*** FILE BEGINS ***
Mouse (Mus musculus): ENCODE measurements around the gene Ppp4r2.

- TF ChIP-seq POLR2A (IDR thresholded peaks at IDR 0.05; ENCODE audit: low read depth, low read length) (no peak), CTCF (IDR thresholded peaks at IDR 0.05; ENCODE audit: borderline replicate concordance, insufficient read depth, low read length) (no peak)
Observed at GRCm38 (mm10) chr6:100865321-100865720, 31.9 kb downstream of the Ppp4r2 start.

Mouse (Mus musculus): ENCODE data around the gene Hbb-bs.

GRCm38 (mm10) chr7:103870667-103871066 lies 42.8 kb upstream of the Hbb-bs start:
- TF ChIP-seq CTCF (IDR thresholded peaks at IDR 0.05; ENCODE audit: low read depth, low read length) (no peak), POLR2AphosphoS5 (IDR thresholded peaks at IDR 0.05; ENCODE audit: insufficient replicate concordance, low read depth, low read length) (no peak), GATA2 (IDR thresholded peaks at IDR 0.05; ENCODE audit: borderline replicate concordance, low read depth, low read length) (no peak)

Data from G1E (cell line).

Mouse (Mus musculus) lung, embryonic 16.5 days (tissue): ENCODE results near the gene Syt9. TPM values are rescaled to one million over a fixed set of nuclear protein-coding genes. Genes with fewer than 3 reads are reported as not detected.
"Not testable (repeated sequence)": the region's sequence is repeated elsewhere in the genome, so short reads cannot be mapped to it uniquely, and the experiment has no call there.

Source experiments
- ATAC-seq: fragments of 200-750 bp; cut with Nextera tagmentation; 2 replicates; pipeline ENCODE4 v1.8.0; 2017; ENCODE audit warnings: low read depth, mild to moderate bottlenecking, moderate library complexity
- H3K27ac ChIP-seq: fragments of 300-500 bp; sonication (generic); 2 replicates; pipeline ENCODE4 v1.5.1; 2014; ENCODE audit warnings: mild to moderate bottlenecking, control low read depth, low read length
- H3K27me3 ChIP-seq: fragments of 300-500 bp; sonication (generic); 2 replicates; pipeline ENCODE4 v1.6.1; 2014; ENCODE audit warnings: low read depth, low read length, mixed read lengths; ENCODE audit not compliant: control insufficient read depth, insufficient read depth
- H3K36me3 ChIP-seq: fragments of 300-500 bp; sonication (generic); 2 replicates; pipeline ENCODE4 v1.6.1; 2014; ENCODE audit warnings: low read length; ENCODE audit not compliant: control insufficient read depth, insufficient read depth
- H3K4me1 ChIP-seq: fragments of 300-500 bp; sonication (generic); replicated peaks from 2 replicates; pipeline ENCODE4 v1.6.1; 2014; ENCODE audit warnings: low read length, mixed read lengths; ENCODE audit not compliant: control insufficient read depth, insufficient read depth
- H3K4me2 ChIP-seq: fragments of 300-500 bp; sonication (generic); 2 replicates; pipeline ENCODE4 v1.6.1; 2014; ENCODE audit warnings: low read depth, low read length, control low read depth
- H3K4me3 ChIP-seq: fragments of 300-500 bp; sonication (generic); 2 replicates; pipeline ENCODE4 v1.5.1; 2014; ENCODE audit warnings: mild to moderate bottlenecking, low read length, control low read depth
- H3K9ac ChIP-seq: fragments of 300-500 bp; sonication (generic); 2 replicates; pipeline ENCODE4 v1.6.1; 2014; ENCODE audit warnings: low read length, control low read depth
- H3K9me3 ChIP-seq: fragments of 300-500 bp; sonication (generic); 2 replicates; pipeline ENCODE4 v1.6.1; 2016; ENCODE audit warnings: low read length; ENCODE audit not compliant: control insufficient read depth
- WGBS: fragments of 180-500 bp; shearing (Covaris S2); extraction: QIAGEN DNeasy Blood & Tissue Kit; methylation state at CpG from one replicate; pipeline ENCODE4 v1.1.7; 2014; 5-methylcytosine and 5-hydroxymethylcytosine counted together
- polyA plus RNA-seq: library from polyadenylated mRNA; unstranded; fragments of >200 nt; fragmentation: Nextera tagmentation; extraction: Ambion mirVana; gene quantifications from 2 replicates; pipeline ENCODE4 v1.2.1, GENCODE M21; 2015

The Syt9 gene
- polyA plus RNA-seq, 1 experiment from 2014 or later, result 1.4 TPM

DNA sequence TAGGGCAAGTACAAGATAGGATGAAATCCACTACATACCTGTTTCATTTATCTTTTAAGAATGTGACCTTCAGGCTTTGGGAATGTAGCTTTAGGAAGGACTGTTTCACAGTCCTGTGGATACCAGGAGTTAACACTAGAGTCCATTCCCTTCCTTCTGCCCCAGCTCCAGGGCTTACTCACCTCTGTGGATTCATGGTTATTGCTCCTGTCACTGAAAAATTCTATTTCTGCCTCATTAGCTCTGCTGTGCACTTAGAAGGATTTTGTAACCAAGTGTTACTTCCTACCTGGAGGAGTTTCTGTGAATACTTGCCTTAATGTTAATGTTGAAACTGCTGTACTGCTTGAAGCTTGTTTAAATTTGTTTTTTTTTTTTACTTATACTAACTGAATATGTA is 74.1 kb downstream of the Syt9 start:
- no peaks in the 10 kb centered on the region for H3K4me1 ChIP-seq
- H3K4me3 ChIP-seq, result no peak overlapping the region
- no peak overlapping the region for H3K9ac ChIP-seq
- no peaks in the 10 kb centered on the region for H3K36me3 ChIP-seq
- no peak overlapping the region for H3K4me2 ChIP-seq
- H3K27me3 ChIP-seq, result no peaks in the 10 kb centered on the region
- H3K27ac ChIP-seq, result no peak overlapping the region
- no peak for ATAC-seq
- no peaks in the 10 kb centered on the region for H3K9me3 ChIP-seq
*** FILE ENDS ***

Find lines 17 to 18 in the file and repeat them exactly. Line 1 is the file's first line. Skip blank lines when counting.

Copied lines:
- H3K4me3 ChIP-seq: fragments of 300-500 bp; sonication (generic); 2 replicates; pipeline ENCODE4 v1.5.1; 2014; ENCODE audit warnings: mild to moderate bottlenecking, low read length, control low read depth
- H3K9ac ChIP-seq: fragments of 300-500 bp; sonication (generic); 2 replicates; pipeline ENCODE4 v1.6.1; 2014; ENCODE audit warnings: low read length, control low read depth